Mouse Trap

Right now I’m sitting on my couch cringing. One corner of my lip looks as though it is sewn to my eyebrow and my forehead is literally knitting a sweater.

I just found mouse poop all up in my crochet basket.

I’m paralyzed. What do I do?!

I can’t wash that yarn or soak it in lysol.


These mice are taking over my life!

We found a couple mouse poopies a couple months back and immediately put out traps.

Well we caught 3.

1 was alive and 2 not so much alive.

I can’t keep doing this.

Andrew tells me that mice happen and that even clean and neat and orderly people get them…but let me tell you …pooping on my yarn is one step too far.

That is personal.

REAL personal.

You don’t just poop on a girl’s yarn! That’s not right.

I get your need to survive but that doesn’t mean I support your addiction to fine bedding. And why do you poop in your bedding?

I’m about to upchuck just thinking about the next place I’ll find their dodo.

I don’t feel so good.

I’m getting a cat.


6 responses

  1. Man, soo much for not crying this October. 😦
    I feel for you. We had mice in our first apartment and it totally gave me the ebby geebies… I would go stomping from room to room trying to scare them away before I got there.

    Hope you get your cat soon!!

  2. I feel ya sweetie. We live in the boondocks and every spring and fall (before tilling and after harvesting) we’d get a few field mice that found their way into our house. My hubby can’t stomach the thought of catching mice so it was left up to me to set traps. A couple years back it escaladed into rats finding their way in. I called an exterminator and within 4 days there were no more signs of life from the dirty vermon. The exterminator comes every 3 months for regular bug spraying around the house to keep away ants and other bugs. We’re now critter free and much happier!

  3. I feel your pain Val. The mice that made themselves at home in Erin and Donnie’s furniture while it was stored in our garage decided to move when they moved their stuff…into my laundry room. A cat is an excellent idea…Tilly never actually killed a mouse when she was alive (she was a very sensitive cat)…but the mice didn’t know that and they stayed away!

  4. We had some mice come into our basement at our last house. I never saw one, but it spooked me out. Thankfully my hubby was in charge of setting traps and such. We never saw them in the main floor or upstairs, and I just convinced myself they were only in our basement. I told them they had LOTS of room to live outside (we lived in a rural area with a lot of farmland around our house), and if they stayed out there I’d never try to hurt them, but if they come into MY house well that’s another story. I wanted to get a cat, but my hubby is very allergic to cats. That should do the trick for you, and Clare will probably love having a pet!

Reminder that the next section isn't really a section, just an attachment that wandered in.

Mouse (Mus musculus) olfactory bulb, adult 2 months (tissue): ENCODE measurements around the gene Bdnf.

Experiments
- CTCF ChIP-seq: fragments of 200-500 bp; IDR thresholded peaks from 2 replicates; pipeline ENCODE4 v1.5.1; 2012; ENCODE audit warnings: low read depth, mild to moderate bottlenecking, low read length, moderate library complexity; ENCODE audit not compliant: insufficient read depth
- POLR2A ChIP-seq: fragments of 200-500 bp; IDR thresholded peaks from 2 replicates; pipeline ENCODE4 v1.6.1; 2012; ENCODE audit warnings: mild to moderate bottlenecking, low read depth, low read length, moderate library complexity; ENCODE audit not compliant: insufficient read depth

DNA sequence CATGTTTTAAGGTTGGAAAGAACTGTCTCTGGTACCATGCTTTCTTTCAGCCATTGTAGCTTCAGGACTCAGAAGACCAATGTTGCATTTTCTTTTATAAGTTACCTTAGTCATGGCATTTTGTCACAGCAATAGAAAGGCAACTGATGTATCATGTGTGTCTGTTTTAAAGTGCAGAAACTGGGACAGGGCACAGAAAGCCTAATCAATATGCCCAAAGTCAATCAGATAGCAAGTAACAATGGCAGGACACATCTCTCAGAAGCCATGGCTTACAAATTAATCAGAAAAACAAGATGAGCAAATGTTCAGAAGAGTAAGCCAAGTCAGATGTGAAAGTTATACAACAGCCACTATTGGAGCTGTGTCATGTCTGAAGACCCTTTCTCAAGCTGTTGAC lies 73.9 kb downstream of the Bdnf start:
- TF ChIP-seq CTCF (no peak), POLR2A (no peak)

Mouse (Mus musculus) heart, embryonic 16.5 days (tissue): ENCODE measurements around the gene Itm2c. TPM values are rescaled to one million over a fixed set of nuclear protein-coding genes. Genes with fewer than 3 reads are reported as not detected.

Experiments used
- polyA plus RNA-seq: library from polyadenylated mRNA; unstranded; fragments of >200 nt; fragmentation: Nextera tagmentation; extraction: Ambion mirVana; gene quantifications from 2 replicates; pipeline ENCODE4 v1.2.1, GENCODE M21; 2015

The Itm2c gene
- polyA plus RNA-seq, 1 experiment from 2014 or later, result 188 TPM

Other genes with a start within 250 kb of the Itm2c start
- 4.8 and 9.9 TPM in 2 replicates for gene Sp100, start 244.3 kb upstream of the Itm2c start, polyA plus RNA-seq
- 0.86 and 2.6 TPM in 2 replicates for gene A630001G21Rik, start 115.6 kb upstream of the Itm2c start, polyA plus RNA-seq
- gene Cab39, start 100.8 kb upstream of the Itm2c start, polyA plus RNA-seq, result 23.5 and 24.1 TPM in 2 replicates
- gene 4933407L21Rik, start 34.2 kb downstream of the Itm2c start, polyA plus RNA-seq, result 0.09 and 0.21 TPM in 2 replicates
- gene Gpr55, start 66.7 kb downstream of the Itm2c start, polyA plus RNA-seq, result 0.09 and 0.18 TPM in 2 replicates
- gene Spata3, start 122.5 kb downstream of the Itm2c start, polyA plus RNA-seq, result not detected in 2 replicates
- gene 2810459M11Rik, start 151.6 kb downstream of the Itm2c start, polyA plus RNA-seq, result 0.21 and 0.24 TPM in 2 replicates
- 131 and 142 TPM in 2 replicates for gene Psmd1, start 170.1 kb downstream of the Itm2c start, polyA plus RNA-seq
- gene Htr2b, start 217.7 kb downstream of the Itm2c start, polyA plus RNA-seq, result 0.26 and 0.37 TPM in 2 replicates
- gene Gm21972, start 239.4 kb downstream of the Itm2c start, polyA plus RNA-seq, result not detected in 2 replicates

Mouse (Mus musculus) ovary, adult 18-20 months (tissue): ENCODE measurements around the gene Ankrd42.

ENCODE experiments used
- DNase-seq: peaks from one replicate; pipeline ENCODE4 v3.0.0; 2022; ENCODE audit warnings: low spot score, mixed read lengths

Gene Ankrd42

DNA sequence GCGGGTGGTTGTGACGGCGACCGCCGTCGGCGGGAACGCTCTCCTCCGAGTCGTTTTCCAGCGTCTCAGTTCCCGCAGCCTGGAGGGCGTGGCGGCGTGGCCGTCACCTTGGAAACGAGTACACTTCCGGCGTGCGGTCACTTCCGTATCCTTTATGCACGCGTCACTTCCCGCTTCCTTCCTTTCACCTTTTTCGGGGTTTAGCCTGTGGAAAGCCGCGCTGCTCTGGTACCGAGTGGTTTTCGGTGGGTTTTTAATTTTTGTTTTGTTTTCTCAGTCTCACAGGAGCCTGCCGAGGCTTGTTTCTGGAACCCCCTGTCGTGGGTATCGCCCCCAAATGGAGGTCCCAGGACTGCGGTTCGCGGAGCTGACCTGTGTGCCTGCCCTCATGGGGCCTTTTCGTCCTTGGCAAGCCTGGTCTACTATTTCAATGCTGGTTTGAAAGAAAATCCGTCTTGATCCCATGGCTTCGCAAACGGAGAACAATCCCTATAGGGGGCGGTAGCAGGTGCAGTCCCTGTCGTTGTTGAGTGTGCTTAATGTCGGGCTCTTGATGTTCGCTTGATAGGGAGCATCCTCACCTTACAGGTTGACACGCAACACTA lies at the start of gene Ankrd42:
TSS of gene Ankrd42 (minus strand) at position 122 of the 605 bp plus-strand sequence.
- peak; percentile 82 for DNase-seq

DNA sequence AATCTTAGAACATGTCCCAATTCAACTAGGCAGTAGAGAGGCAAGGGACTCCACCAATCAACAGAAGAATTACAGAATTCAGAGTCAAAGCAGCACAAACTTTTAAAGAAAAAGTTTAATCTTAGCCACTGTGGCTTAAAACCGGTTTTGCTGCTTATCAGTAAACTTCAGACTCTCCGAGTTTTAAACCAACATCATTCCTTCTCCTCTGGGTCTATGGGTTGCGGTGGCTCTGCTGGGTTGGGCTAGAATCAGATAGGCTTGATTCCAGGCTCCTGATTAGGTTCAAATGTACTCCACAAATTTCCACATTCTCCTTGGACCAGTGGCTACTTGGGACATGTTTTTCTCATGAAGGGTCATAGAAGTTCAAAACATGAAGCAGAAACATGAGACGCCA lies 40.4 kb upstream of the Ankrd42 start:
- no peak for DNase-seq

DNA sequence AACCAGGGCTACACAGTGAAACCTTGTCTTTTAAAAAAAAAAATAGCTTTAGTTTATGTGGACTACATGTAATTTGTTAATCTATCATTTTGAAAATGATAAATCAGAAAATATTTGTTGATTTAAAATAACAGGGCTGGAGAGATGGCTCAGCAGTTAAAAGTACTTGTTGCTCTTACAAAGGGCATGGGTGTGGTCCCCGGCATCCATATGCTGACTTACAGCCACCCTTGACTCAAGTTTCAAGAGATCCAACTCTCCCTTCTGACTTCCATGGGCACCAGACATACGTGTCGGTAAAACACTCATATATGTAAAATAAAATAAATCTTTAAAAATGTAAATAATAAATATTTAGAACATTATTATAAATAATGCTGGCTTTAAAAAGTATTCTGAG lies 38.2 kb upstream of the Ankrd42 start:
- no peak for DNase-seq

5. Oooh, if anything pooped in my yarn stash I’d be so mad! I’m so sorry to hear this — I could send you some fresh skeins — I share yarn, especially in instances like this.

  6. I’m so sorry. I once found a baby mouse in my bed. I couldn’t sleep there for weeks.

    I’ve never done this so I can’t speak from experience but in one of my knitting books it gives instructions for washing yarn. “Fill a basin with warm water. If the yarn is dirty add soap or detergent but avoid creating lots of suds. Let the skeins soak, then lift them out of the water and squeeze gently. Run clean water into the basin (never run it directly onto wool or other animal fibers, because it may cause felting). Press the skeins down into the water and squeeze gently. Repeat until the water is clear, agitating as little as possible. Roll the yarn in a towel to remove excess moisture, stretch it out a bit to straighten out the strands, and drape it over a rack or line to dry.” – The Knitting Answer Book by Margaret Radcliffe

    It sounds like a lot of work to me but it might be worth it! I’d love to know how it goes if you try it.

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